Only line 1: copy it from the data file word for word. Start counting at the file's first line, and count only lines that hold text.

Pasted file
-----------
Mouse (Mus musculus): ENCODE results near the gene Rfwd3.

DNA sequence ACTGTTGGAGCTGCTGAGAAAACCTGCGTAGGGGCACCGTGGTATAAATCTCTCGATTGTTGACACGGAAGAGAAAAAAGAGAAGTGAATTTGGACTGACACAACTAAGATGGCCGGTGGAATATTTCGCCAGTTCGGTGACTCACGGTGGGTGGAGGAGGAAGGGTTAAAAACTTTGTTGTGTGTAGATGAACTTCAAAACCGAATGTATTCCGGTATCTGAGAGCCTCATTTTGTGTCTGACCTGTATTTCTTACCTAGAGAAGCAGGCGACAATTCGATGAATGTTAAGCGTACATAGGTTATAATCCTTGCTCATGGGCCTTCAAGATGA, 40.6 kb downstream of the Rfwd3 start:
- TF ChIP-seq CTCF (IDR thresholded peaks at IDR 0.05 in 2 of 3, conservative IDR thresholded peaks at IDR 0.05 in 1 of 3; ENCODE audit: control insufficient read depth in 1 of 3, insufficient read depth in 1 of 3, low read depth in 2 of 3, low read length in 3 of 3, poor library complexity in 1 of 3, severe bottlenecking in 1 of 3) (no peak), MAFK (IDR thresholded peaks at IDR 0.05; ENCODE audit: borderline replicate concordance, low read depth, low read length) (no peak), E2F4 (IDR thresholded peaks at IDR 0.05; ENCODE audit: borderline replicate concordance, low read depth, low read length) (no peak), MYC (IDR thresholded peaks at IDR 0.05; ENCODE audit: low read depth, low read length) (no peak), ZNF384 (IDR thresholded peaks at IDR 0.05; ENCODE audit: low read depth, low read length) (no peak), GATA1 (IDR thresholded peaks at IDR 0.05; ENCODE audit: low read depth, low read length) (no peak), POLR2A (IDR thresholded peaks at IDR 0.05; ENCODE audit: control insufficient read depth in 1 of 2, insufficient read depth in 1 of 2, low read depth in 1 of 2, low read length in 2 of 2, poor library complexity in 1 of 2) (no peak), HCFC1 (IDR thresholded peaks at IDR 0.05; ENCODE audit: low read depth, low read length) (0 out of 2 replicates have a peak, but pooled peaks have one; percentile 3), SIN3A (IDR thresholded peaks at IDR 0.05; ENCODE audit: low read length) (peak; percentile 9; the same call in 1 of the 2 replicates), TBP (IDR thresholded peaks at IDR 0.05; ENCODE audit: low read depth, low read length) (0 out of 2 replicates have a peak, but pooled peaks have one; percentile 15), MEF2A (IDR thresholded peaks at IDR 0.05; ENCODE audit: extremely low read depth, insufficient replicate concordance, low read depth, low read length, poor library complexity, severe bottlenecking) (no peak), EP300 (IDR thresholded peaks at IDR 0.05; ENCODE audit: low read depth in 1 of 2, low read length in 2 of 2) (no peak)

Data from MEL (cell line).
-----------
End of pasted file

Mouse (Mus musculus): ENCODE results near the gene Rfwd3.